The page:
FAA: NextGen Upgrade for Washington, D.C. metro area in place for holiday travel this week

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Wednesday, November 26, 2014

Aviation

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The Federal Aviation Administration (FAA) announced on Sunday that a NextGen airspace upgrade for the Washington, D.C. metro area would be in place in time for the holiday travel week. The FAA said this will improve the efficiency of air travel in this area.

U.S. Department of Transportation Secretary Anthony Foxx said this upgrade highlights the difference the federal government is making in air travel. He also said this upgrade will improve on-time performance and reduce fuel consumption and emissions.

FAA administrator Michael Huerta said with the busy holiday travel season approaching, it is important to get travelers to their destination safely and on time.

The D.C. metroplex now includes three Optimized Profile Descents (OPDs) that allow aircraft to descend smoothly to the airport, as opposed to a staircase-style decent. This reduces fuel burn during decent because every time an aircraft levels off, it needs to burn more fuel for each step in the descent. The FAA said it will benefit three major airports in the area: Ronald Reagan Washington National Airport (DCA), Dulles International Airport (IAD), and Baltimore–Washington International Airport (BWI).

In a video describing the OPDs in D.C., Brian Townsend, a tech pilot and captain for American Airlines, said this gliding down approach will be more environmentally friendly than the traditional approach.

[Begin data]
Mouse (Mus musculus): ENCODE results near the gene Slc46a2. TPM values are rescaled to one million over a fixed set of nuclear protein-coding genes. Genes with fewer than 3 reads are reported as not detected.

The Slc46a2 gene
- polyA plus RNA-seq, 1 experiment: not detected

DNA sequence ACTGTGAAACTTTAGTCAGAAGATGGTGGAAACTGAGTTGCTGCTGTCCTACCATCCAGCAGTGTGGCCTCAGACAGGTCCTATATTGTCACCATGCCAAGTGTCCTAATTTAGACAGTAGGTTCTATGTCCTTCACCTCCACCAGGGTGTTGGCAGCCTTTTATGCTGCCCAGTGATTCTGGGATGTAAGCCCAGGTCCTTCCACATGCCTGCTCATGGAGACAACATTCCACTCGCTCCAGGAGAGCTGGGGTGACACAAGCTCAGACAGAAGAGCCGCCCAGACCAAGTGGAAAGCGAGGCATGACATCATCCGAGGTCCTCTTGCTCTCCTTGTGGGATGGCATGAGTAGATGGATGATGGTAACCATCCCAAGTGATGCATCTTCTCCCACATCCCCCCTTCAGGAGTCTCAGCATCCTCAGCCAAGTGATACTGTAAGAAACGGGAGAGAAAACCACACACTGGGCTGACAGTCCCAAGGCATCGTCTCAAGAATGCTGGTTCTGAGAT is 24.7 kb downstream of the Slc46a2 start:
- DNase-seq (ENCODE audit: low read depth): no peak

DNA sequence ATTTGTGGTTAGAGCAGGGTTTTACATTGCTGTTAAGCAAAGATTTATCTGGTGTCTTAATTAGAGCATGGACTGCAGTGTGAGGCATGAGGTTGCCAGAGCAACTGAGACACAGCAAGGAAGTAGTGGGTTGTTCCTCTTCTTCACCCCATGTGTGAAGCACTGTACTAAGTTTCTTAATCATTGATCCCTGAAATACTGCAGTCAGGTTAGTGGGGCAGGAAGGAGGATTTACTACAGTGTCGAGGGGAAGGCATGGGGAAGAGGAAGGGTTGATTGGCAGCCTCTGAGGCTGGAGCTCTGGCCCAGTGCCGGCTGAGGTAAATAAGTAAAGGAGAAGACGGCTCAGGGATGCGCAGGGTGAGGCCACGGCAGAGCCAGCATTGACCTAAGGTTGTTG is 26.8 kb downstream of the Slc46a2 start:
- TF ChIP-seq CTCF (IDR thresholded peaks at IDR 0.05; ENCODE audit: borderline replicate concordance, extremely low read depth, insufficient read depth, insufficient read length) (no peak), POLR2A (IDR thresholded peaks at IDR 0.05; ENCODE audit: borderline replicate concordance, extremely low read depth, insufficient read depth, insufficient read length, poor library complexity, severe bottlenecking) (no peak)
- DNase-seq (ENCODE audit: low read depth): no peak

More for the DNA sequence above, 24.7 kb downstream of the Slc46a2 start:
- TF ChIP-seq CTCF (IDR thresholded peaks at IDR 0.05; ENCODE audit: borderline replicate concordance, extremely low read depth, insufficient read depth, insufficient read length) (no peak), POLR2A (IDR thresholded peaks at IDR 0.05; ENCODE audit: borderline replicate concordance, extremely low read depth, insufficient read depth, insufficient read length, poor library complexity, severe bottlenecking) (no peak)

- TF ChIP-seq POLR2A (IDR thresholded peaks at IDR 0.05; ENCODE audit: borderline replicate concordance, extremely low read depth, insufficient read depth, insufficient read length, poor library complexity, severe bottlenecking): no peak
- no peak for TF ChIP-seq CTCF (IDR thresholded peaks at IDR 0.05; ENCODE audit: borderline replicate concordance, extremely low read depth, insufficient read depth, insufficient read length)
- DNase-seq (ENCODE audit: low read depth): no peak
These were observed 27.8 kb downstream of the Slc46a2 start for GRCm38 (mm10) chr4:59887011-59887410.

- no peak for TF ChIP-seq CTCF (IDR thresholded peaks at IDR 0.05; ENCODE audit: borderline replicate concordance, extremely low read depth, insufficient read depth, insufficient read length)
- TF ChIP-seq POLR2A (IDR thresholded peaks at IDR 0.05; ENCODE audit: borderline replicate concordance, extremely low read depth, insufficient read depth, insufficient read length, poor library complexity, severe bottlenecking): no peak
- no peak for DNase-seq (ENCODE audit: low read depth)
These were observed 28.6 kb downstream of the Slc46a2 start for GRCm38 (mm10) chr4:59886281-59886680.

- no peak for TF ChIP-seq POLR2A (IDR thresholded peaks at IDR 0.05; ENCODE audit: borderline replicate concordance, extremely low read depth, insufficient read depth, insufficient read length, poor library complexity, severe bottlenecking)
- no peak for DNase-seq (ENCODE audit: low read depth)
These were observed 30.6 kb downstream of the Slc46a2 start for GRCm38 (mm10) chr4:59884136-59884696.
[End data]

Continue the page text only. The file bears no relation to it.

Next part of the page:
This initiative at the D.C. metroplex involves collaboration by United, Southwest, and American Airlines and some labor unions, and is also an effort to improve efficiency for aircraft arriving and taking off from surrounding airports such as Joint Base Andrews, Richmond International Airport, and other small airports in this region.

The agency announced yesterday it has finished the work for the NextGen system in D.C. NextGen is a replacement for the ground-radar-based system that has been in operation since World War Two. They also completed a NextGen metroplex project in North Texas last week. The NextGen system is expected to cost billions of dollars to implement and the FAA funding is expected to expire in late 2015. Lawmakers, however, are holding hearings to possibly extend the funding window next year.

NASA is also conducting studies of the NextGen System. Researchers are using a brand new laboratory to test NextGen’s operations with simulated flights. They plan also to put unmanned aerial vehicles into the National Airspace System.

According to the National Weather Service, a storm system originating over the Gulf of Mexico flowing to the Northeast region of the U.S. may affect travel this week, bringing heavy snow, rain, and winds.



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